Every so often, new technologies and innovations emerge that transform how industries operate and how goods are manufactured. In history books, such radical movements are referred to as “Industrial Revolutions.” To date, we have experienced three. And now, the world is in the middle of its fourth and beginning its fifth.
The first Industrial Revolution was ushered in by the mechanization of the textile industry and the advent of steam power. The second was sparked by the harnessing of electric power, which enabled the mass production of goods. More recently, the third saw breakthroughs like computers and automated technologies being integrated into the production process, enabling new efficiencies.
Now, the fourth Industrial Revolution, or “Industry 4.0,” is being spurred by the convergence of some of today’s leading internet-connected technologies:
1. The Internet of Things (IoT)
2. Cloud Computing
3. Big Data
4. Robotics and Artificial Intelligence (AI)
What’s the result of this convergence? Digital transformation.
Companies can now digitize once manual and paper-based processes and realize a digital manufacturing enterprise, which Deloitte defines as an enterprise that is, “not only interconnected, but also communicates, analyzes and uses information to drive further intelligent action back in the physical world.” These enterprises can easily automate, standardize and control their most critical business processes to drive quality improvement, regulatory compliance, agility and productivity.
However, the chief concern of such a digital and system-centric business model is the diminishing role of humans. Naturally, software and robotics have superseded humans on the assembly line because they can outpace them on repetitive tasks. But recent strides in AI and cognitive computing have also enabled systems to leverage data to complete more complex functions that were once thought to be reserved to the human mind, such as problem solving.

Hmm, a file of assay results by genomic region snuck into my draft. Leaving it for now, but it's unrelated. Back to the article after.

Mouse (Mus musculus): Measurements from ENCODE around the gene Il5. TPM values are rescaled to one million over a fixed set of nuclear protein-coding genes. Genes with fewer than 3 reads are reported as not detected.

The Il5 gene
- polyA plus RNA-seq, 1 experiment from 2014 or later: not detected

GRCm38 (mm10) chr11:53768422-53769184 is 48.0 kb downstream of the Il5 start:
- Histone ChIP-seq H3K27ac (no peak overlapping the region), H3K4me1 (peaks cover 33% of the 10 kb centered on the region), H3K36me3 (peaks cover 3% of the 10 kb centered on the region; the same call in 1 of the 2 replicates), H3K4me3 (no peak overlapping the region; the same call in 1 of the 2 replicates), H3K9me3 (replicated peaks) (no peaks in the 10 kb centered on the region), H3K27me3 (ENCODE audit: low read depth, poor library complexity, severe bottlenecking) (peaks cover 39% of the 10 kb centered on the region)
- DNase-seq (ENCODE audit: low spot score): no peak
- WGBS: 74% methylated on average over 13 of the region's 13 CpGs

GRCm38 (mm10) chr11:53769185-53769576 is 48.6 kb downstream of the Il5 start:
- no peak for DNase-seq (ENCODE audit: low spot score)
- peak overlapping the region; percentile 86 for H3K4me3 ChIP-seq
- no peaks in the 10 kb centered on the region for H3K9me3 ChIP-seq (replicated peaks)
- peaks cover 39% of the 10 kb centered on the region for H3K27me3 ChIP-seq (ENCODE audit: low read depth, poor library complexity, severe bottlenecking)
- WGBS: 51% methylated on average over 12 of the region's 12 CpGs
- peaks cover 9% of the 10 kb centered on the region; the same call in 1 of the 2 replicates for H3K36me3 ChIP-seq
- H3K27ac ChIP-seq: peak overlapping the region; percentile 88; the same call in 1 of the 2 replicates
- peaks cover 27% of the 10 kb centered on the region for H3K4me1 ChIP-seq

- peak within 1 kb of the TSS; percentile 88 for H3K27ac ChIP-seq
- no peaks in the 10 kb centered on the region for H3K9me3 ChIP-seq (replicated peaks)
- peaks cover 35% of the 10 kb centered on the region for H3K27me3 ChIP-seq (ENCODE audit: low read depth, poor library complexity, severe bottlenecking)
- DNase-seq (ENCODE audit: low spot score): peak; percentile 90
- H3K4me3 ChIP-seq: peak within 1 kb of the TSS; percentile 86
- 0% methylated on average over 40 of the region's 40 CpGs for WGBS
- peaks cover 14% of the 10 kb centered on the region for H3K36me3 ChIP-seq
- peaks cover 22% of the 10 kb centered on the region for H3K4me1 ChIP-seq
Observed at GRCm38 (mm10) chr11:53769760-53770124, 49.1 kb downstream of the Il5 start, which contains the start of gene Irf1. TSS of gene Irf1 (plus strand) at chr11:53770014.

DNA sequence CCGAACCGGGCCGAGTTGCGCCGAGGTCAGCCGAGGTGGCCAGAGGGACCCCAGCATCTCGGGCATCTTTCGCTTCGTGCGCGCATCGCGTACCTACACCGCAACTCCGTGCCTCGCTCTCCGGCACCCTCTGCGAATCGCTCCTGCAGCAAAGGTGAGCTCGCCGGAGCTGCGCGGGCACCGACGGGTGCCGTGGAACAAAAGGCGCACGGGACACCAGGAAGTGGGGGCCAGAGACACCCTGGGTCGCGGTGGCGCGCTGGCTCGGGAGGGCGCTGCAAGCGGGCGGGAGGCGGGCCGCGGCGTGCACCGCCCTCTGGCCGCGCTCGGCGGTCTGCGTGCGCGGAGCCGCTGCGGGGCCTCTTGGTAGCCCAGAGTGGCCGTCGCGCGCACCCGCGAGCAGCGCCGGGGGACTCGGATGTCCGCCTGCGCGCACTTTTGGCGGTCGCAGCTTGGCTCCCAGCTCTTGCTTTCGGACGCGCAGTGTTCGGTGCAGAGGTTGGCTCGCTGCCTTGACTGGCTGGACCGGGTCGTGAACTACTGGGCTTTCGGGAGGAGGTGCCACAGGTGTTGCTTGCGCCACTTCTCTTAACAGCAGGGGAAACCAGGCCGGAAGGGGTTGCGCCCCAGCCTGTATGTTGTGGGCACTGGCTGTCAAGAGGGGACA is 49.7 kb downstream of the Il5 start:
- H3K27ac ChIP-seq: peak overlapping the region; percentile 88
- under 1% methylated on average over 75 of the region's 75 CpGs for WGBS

Does this mean one day machines will eventually outsmart and displace humans à la HBO’s Westworld?
While we will have to wait and see if a robot uprising occurs, we are in the beginning stages of Industry 5.0, which presents more collaboration between advanced technologies and humans. For instance, robots can complete the automated manufacturing of goods, and IoT devices along the manufacturing line can collect important production data.
Advanced data analysis and AI can present the person with several options to guide their decision on how to best proceed forward. So even though technology is the driving force behind these processes, humans are still in the center of decision making and action. In this collaborative environment, processes run faster, better decisions are made and the business outcomes are far greater.
Industry 5.0 may still be in its infancy, but for companies that want to stay ahead of the curve and outpace their competition, it’s better to act sooner rather than later.
(About the author: Gal Horvitz is the senior vice president of digital at Genpact and founder of PNMsoft, a Genpact company and global provider of BPM, case management and work optimization software.)
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